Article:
The Learning Curve

Closing the Teach For America Blogging Gap
Oct 22 2011


That’s what I’ve written on all my lesson plans for the past two weeks. It’s been an uphill climb in every way. It is a rough realization, recognizing that you’re not being the best that you can be. It feels like a slap in the face, a crippling disappointment, a brick wall too high.

I haven’t written in a while because so much of my life seems so hard to put into words on a blog post. Now that the first quarter has passed, we have begun to settle into our school’s culture, which is very much… not good. Our school has a violent incident on a daily basis – usually in the middle school, many times in the elementary as well – and the police have become a regular presence on our campus. On Thursday morning they arrested three students (three unrelated allegations) prior to the first bell. There was a brawl on the yard in the middle of the day and an incident with a parent of one of my students that was, frankly, traumatizing to witness.

But there are good things. I am closer to some of my coworkers than I could’ve ever imagined. I am starting to build a life in New Orleans, and although it is very slow-going, I am beginning to feel like I live here instead of just occupy a classroom more hours than I care to admit. There are so many things I’m not doing well, or well enough, when it comes to teaching. There are so many ways in which I allowed myself to get comfortable with less, which means that I am lowering my expectations of my teaching skills and thereby letting down my students. I am trying to take a strong accounting of my own failings and prevent them from sinking another quarter. It’s imperative that my students get a better teacher from me than I have been delivering.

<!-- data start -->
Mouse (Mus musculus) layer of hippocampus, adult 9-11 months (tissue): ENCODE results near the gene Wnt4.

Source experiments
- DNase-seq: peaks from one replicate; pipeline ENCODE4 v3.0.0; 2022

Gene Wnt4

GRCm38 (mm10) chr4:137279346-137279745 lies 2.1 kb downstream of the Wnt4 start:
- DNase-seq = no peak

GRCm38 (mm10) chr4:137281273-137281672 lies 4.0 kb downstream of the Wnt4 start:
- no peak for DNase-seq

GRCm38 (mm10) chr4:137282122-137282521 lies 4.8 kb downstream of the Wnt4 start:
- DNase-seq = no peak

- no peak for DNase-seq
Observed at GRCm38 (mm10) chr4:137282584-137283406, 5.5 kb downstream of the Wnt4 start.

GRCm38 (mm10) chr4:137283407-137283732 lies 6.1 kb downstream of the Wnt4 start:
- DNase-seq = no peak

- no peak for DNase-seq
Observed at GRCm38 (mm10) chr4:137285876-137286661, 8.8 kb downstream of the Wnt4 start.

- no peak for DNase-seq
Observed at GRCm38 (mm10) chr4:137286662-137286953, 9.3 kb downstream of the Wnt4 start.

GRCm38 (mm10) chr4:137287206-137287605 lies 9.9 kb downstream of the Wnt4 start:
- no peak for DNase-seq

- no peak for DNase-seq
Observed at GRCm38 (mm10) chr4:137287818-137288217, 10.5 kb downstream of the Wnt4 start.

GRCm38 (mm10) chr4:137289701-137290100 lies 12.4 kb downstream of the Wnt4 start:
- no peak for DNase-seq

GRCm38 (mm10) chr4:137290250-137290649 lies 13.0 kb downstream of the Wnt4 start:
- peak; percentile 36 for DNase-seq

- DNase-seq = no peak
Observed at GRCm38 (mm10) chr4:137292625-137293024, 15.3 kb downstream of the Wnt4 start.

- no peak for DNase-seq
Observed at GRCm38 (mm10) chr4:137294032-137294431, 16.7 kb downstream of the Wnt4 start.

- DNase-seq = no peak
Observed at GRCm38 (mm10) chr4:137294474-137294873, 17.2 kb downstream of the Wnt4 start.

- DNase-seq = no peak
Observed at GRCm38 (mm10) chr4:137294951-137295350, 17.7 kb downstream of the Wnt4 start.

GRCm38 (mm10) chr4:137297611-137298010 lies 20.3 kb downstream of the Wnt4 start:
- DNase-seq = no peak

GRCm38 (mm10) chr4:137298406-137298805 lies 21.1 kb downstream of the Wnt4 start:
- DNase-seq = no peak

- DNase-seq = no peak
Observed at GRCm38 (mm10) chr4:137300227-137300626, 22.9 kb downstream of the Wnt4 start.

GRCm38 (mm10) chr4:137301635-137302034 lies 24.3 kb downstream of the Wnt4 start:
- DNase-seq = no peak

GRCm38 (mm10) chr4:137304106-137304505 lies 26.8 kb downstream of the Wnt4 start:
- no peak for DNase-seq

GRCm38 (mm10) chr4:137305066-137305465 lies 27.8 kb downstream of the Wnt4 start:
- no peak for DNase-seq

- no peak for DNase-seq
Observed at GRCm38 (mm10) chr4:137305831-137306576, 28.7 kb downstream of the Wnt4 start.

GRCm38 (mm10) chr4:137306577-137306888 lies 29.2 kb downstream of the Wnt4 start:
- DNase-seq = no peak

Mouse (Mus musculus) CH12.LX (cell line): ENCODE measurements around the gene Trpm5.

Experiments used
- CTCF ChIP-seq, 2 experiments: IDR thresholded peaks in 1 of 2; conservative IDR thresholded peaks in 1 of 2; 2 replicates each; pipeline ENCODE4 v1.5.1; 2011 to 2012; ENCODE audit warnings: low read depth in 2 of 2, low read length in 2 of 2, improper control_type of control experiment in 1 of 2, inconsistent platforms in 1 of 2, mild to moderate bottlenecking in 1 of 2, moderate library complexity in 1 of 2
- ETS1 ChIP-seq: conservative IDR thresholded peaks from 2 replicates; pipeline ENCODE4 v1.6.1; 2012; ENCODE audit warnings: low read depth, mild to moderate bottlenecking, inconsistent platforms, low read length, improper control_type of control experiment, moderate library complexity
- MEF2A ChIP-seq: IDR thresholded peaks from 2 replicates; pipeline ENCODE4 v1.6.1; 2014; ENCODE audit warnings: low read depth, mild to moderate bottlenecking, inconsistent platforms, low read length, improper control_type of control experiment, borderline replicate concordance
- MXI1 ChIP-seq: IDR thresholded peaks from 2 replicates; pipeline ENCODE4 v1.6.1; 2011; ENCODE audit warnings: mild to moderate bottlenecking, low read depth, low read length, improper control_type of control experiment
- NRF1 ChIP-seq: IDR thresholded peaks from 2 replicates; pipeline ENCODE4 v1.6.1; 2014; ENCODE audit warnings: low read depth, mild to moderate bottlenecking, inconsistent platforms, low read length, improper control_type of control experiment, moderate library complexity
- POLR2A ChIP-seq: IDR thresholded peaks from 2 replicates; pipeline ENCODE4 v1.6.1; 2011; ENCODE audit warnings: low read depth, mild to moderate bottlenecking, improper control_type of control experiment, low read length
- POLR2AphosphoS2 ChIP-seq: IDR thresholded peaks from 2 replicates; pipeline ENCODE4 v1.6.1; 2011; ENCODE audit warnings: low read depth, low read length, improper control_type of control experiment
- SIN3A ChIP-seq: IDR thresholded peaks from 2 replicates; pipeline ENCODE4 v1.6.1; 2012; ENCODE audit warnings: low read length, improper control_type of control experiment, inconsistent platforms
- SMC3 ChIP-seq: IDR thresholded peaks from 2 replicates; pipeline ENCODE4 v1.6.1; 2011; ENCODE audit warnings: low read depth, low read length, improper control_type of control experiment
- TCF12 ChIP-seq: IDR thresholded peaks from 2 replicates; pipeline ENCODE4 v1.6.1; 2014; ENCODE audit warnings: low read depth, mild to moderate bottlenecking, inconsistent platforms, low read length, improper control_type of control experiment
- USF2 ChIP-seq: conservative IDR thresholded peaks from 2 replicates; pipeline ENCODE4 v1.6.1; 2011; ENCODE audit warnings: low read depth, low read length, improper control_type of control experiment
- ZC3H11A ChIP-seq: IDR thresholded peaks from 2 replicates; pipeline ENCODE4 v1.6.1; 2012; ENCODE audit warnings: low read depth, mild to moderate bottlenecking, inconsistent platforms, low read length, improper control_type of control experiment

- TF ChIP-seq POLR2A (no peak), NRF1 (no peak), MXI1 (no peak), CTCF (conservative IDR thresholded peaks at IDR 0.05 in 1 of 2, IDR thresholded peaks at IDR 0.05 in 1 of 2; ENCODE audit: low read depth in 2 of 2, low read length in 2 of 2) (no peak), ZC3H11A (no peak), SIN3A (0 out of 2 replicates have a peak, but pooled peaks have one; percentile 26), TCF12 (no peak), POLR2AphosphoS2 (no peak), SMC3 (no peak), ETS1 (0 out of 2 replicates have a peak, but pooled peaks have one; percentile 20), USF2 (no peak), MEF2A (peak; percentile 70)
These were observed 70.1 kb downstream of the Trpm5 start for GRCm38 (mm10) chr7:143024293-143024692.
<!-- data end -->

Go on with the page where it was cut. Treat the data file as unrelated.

To end on a positive note: the absolute best part of my day yesterday was offering my students 2 Wildcat Bucks (incentive tickets at our school) to the person who could do the best Cat Daddy (video has explicit lyrics). Seeing 22 eight year old children break into simultaneous, ridiculous dance moves in the middle of the hallway was absolutely hysterical. BEST. EVER.

2 Responses

  1. StumbledUponThisPost

    Very sobering post and I applaud you for revealing this to your readers. I am a current TFA applicant and reading this reminded me of the attitude that you have to assume in the classroom – “It’s imperative that my students get a better teacher from me than I have been delivering.” I don’t want to patronize you since I honestly have no idea what it’s like to be in your shoes but I will say that I wish I could have this attitude if I end up in a classroom someday =). Please keep posting!

  2. Eric

    Very sobering post. I admire your comments and honesty throughout. The sentence, “It’s imperative that my students get a better teacher from me than I have been delivering” was such a reminder of that attitude I hope to one day have in a classroom (I am a current TFA applicant). I won’t patronize you by saying that “it’ll be alright” because I honestly don’t know. However, I hope that you will get to see the fruits of making that uphill climb.

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